Recruiting for Diversity

by Andrew Rand and Judge Paul Gilfillan

Not only is it the right thing to do, it is the smart thing to do.

Peoria County's Juvenile Detention Center (JDC) provides a high-quality service to the youth it serves in a secure, rehabilitating environment. The facility brings together all the components necessary to serve the needs of the juvenile population, including education; mental, medical and dental health assistance; and faith-based services.

In order to achieve this, the JDC is dependent on the quality and skill level of its employees. In 2015, we recognized we needed to increase the diversity of our employees to better match the diverse population we serve. We needed to broaden the range of perspectives, knowledge and approaches from which decisions are made.

In an effort to attract, hire and retain a more robust and diverse workforce, Court Services established a committee dedicated to increasing diversity within its three departments: Juvenile Detention Center, Adult Probation and Juvenile Probation. The committee quickly employed strategies to achieve these goals, with these six short-term objectives:

  1. Understanding what constitutes diversity;
  2. Evaluating the diversity of our current employees;
  3. Recognizing organizational strengths;
  4. Determining how to build on those strengths;
  5. Recognizing diversity challenges; and
  6. Determining how to address those challenges.

To date, the committee’s accomplishments include:

  • Establishment of a network of diverse professional organizations in an effort to develop partnerships to engage community stakeholders;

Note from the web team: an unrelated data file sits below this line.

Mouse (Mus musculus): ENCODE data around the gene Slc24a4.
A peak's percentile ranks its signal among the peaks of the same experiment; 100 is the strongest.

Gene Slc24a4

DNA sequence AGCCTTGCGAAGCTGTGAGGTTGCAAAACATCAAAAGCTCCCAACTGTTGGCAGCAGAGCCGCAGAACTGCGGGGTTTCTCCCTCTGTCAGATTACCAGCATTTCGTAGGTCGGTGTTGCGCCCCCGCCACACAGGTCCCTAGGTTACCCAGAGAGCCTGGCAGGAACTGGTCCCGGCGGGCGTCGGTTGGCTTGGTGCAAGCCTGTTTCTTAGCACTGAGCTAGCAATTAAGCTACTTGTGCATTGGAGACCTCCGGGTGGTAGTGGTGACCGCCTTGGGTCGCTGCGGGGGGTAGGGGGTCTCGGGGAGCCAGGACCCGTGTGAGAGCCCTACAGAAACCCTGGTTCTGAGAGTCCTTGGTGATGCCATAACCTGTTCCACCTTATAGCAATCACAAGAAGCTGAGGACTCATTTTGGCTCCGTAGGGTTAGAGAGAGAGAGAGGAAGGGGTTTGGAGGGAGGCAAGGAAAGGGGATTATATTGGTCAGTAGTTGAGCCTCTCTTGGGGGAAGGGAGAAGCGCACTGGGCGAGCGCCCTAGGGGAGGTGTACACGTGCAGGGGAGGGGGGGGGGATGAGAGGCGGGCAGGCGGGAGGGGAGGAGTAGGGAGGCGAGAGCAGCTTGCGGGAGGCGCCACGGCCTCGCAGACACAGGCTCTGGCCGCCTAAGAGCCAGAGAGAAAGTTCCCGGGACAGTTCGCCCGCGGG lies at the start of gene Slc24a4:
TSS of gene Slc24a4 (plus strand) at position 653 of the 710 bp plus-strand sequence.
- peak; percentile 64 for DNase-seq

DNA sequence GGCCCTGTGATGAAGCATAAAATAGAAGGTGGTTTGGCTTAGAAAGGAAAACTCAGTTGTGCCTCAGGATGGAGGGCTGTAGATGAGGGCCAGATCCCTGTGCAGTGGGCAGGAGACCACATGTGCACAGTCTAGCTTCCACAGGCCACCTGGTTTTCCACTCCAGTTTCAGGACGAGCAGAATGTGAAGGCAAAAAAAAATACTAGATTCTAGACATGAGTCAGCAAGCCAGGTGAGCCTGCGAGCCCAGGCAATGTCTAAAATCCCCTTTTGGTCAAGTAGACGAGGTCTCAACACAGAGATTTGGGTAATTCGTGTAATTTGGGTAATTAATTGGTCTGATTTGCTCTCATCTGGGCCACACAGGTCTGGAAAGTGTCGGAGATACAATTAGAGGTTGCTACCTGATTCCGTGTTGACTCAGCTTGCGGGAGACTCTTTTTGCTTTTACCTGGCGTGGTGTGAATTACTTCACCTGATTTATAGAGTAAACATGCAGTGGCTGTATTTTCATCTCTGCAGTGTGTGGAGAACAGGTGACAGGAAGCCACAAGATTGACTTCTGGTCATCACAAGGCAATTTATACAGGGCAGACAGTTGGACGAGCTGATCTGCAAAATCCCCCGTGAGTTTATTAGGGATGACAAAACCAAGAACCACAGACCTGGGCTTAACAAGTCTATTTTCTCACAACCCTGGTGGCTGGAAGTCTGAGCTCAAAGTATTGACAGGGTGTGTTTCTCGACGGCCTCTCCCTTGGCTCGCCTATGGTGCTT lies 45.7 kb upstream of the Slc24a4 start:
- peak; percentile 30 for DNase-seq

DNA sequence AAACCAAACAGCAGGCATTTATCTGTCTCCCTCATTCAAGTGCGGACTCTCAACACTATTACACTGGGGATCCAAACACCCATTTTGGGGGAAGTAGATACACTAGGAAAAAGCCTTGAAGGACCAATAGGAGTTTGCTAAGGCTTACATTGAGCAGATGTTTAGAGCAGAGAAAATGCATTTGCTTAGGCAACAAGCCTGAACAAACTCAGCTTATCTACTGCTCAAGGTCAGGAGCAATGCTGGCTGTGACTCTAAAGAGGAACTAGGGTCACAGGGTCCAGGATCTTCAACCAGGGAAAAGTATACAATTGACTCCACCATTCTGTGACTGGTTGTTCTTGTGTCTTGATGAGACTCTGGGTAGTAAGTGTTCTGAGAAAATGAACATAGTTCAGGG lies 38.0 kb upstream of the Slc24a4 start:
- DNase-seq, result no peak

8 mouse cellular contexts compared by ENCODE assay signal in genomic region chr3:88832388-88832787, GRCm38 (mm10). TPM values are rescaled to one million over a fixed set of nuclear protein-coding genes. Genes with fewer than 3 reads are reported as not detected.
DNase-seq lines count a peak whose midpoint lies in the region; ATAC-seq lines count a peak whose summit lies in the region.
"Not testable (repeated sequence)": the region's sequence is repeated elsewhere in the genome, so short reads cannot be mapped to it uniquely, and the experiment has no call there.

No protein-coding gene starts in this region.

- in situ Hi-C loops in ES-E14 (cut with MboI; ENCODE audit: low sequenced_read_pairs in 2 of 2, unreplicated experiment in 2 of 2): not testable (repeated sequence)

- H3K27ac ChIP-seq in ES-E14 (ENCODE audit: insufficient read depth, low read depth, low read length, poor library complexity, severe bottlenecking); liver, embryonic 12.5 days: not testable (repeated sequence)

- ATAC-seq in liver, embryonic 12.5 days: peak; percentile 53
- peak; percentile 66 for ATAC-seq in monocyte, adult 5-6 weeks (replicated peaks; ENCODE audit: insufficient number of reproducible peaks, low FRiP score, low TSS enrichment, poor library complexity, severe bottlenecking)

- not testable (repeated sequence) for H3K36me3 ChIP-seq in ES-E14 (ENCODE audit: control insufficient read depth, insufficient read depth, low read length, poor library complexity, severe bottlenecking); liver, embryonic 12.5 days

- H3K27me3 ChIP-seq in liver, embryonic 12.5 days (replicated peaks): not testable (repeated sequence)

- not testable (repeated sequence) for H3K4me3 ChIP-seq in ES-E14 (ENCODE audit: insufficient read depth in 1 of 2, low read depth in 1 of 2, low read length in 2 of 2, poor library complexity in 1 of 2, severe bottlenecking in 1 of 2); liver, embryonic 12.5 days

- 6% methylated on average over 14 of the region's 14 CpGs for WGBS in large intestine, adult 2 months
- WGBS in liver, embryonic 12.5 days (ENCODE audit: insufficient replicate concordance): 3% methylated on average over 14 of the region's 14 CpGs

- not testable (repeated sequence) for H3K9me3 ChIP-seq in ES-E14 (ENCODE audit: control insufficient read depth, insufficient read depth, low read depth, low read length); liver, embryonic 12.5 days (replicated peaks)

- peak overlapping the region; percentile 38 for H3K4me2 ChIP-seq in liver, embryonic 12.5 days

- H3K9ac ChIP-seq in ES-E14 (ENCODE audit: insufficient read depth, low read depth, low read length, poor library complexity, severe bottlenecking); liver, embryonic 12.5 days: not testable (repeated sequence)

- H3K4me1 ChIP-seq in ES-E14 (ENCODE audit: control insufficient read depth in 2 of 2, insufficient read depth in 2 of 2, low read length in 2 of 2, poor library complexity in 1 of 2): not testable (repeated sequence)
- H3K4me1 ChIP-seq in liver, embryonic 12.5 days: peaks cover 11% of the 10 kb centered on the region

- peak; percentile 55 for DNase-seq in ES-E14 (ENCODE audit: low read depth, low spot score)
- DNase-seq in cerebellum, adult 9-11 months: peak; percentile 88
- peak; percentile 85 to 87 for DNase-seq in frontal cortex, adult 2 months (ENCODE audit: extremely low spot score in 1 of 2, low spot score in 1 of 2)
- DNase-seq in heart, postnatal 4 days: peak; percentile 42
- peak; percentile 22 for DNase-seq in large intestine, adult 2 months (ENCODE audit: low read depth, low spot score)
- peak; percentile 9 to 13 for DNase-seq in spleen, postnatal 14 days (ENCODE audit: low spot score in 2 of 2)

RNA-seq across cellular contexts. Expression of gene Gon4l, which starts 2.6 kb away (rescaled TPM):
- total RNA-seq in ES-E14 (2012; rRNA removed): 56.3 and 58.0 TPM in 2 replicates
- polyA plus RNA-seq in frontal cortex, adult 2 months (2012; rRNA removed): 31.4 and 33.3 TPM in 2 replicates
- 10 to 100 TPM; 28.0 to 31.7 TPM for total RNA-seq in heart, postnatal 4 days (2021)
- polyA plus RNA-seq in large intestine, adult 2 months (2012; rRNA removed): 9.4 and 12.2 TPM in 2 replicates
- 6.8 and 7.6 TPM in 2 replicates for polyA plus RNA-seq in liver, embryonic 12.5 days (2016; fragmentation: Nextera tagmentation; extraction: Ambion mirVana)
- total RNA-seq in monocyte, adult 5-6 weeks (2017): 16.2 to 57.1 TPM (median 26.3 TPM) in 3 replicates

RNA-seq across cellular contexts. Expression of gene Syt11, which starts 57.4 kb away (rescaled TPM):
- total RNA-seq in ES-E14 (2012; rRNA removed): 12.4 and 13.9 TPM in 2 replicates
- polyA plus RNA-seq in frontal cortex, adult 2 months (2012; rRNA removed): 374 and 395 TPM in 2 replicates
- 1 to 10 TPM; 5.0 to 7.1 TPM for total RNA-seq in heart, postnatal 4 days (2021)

• Development of a comprehensive list of contacts with universities to promote Peoria County employment;
  • Attendance at several university job fairs in an effort to network for diversity;
  • Review of our interview and hiring process to recognize conscious and unconscious biases;
  • Standardization of the pre-employment assessment tool implemented for all new hires;
  • Formalization of a new hire training program;
  • Completion of job satisfaction surveys;
  • Examination of ways to improve cultural awareness in the workplace; and
  • Exploration of ways to create and maintain a more inclusive work environment.

Since fully embracing these changes, the JDC has seen significantly more applicants from diverse backgrounds. In fact, during the last six months of 2016, 50 percent of our new hires were minority candidates. By contrast, in 2014 during the same period, only 24 percent of our new hires were minority candidates. By making diversity recruitment deliberate, our long-term goal is to attract, hire and retain employees who might not have otherwise been interested.

We recognize that we can make a difference in organizational effectiveness while providing improved and more culturally appropriate services. Not only is diversity recruitment the right thing to do, it is the smart thing to do. iBi

Andrew Rand is chairman of the Peoria County Board. Judge Paul P. Gilfillan is Chief Judge of the Tenth Judicial Circuit.

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